She further confirmed the area they live in has not been affected by the bushfires currently ravaging the country, explaining:

The story being circulated about her and the koala are nothing to do with the fires, these photos were taken in September 2018.

Although temperatures have cooled and rain brought some relief over the weekend, the situation is far from over as fires continue to burn in several areas. Over 25 people have died and about 20,000 homes destroyed at this time.

By Jade Small | Creative Commons | TheMindUnleashed.com

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Animals

Dolphin Swims Through Louisiana Neighborhood in Aftermath of Hurricane Ida

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A Louisiana family was shocked to find a dolphin swimming through their neighborhood in the aftermath of Hurricane Ida.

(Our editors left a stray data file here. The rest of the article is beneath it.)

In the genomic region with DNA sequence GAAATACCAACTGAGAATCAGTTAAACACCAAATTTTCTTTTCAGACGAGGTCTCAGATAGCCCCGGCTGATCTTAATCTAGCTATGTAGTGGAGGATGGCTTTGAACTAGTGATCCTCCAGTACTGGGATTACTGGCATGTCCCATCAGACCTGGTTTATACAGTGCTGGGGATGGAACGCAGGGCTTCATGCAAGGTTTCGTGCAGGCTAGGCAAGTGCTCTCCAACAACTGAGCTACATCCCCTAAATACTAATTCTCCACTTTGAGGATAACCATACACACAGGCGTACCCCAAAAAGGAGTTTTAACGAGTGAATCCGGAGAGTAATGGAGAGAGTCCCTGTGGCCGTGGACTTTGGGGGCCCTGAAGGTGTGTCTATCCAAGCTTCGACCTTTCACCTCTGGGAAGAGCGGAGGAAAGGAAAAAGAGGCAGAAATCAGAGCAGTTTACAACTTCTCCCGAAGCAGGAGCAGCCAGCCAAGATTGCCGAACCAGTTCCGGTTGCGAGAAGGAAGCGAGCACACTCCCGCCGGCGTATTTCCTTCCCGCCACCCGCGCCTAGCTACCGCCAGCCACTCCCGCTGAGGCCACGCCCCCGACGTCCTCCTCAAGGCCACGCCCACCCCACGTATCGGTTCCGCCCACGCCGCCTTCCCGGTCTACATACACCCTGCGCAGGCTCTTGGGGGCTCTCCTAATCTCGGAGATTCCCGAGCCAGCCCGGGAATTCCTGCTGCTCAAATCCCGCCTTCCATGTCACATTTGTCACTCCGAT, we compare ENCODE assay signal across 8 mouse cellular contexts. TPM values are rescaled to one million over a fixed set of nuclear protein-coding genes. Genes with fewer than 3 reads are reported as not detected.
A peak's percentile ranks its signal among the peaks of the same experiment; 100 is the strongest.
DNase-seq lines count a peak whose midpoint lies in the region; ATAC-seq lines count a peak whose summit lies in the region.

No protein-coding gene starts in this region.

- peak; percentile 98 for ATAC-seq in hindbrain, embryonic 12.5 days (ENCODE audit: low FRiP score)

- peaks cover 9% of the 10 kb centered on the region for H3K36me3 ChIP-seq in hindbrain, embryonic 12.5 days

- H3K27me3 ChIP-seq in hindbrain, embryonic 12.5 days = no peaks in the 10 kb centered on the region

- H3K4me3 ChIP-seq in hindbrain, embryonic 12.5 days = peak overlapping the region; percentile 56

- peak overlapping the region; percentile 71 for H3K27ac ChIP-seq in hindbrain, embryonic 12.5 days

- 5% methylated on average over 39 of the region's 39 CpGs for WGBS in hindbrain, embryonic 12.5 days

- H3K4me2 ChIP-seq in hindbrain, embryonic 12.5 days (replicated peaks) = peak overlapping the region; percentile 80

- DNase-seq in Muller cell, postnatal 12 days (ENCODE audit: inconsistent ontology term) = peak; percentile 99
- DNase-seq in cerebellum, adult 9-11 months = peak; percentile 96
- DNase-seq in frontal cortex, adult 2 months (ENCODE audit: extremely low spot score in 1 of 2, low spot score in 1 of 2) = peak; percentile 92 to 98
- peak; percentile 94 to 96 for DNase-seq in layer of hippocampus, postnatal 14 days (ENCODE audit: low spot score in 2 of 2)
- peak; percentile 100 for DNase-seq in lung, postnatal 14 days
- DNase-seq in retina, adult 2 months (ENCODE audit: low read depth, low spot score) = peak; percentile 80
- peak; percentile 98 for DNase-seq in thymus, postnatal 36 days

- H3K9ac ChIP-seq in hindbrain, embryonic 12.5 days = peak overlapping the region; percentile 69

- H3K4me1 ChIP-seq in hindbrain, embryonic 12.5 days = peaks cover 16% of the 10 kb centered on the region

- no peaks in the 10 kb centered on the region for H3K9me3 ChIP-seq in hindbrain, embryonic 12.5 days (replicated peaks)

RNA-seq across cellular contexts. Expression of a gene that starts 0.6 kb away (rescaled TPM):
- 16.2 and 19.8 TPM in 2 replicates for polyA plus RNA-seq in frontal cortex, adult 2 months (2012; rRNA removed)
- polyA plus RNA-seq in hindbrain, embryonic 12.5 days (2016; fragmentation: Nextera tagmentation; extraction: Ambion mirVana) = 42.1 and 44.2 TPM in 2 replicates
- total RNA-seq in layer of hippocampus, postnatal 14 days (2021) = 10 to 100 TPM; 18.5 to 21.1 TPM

Amanda Huling and her family were assessing the damage to their neighborhood in Slidell, Louisiana, when they noticed the dolphin swimming through the inundated suburban landscape.

In video shot by Huling, the marine mammal’s dorsal fin can be seen emerging from the water.

“The dolphin was still there as of last night but I am in contact with an organization who is going to be rescuing it within the next few days if it is still there,” Huling told FOX 35.

Ida slammed into the coast of Louisiana this past weekend. The Category 4 hurricane ravaged the power grid of the region, plunging residents of New Orleans and upwards of 1 million homes and businesses in Louisiana and Mississippi into the dark for an indefinite period of time.

Officials have warned that the damage has been so extensive that it could take weeks to repair the power grid, reports Associated Press.

Also in Slidell, a 71-year-old man was attacked by an alligator over the weekend while he was in his flooded shed. The man went missing and is assumed dead, reports WDSU.